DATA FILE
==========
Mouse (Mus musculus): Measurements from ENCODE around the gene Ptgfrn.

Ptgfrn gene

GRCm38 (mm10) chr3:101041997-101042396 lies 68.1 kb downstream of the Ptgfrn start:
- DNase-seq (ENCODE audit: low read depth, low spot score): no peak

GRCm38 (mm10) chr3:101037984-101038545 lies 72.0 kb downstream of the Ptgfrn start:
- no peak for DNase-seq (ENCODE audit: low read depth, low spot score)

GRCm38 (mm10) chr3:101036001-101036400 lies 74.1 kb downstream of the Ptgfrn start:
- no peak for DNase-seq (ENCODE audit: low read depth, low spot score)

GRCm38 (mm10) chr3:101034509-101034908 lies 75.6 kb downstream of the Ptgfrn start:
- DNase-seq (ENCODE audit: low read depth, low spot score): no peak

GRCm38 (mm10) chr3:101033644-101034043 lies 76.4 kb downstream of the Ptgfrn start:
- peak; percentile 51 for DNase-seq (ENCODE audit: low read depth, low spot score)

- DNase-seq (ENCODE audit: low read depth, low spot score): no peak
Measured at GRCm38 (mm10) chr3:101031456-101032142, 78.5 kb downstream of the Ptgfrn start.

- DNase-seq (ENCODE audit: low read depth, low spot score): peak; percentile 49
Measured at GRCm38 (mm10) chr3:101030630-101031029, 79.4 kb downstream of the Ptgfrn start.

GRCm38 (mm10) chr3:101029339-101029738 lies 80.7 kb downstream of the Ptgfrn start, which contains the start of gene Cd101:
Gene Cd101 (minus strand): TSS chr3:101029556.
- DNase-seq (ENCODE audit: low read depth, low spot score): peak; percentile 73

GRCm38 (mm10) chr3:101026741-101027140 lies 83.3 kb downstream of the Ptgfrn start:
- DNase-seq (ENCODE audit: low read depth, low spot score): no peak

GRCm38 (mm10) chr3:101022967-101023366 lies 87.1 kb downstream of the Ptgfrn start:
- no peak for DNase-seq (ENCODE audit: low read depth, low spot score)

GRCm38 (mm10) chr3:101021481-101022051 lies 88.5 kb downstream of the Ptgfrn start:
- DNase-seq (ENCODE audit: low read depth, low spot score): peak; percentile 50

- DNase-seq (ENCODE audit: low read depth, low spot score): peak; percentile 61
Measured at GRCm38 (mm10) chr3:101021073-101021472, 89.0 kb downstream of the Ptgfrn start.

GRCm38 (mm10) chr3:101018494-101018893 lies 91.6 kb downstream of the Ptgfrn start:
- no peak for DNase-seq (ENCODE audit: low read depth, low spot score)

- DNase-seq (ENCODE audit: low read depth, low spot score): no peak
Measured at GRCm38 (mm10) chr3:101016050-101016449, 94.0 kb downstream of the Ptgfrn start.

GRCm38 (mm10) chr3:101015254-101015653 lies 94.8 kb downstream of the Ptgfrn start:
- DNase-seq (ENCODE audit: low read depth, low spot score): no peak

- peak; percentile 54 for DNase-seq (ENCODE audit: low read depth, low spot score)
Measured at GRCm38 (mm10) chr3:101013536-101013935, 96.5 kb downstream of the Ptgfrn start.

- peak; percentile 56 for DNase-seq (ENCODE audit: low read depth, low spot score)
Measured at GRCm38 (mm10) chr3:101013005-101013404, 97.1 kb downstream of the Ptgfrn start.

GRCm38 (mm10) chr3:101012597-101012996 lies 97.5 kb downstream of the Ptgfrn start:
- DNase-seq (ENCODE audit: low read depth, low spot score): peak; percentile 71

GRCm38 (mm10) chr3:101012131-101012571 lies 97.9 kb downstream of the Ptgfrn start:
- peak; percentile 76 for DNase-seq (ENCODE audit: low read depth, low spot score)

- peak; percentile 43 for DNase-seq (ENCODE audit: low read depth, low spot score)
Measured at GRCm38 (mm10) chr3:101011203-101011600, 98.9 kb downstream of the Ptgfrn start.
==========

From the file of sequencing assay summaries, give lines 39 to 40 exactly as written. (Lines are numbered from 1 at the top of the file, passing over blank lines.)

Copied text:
- DNase-seq (ENCODE audit: low read depth, low spot score): peak; percentile 71

GRCm38 (mm10) chr3:101012131-101012571 lies 97.9 kb downstream of the Ptgfrn start: